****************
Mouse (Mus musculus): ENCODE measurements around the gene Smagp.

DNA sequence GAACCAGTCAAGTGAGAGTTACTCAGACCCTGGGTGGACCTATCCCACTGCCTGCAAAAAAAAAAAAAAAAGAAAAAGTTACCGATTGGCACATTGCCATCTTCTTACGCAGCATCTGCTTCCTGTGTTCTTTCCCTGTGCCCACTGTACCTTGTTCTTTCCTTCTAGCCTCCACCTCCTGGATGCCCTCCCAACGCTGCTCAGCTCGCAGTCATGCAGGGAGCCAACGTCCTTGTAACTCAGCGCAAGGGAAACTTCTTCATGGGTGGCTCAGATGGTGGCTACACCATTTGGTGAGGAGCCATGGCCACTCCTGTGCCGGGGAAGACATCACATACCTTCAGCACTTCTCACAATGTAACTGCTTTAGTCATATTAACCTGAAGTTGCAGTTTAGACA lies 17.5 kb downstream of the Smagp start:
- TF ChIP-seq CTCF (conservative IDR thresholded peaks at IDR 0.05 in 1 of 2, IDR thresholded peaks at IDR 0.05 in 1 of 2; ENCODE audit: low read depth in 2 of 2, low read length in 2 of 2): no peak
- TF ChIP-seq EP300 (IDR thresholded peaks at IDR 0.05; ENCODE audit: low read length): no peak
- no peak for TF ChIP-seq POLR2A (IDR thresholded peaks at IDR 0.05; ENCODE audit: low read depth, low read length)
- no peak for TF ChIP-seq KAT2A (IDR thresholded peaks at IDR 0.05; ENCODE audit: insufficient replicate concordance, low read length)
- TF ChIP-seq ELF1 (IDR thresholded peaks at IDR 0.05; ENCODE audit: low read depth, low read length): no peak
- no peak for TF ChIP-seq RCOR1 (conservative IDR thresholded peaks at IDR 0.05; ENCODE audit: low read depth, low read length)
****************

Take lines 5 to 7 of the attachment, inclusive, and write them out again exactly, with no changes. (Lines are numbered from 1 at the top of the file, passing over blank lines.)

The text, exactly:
- no peak for TF ChIP-seq POLR2A (IDR thresholded peaks at IDR 0.05; ENCODE audit: low read depth, low read length)
- no peak for TF ChIP-seq KAT2A (IDR thresholded peaks at IDR 0.05; ENCODE audit: insufficient replicate concordance, low read length)
- TF ChIP-seq ELF1 (IDR thresholded peaks at IDR 0.05; ENCODE audit: low read depth, low read length): no peak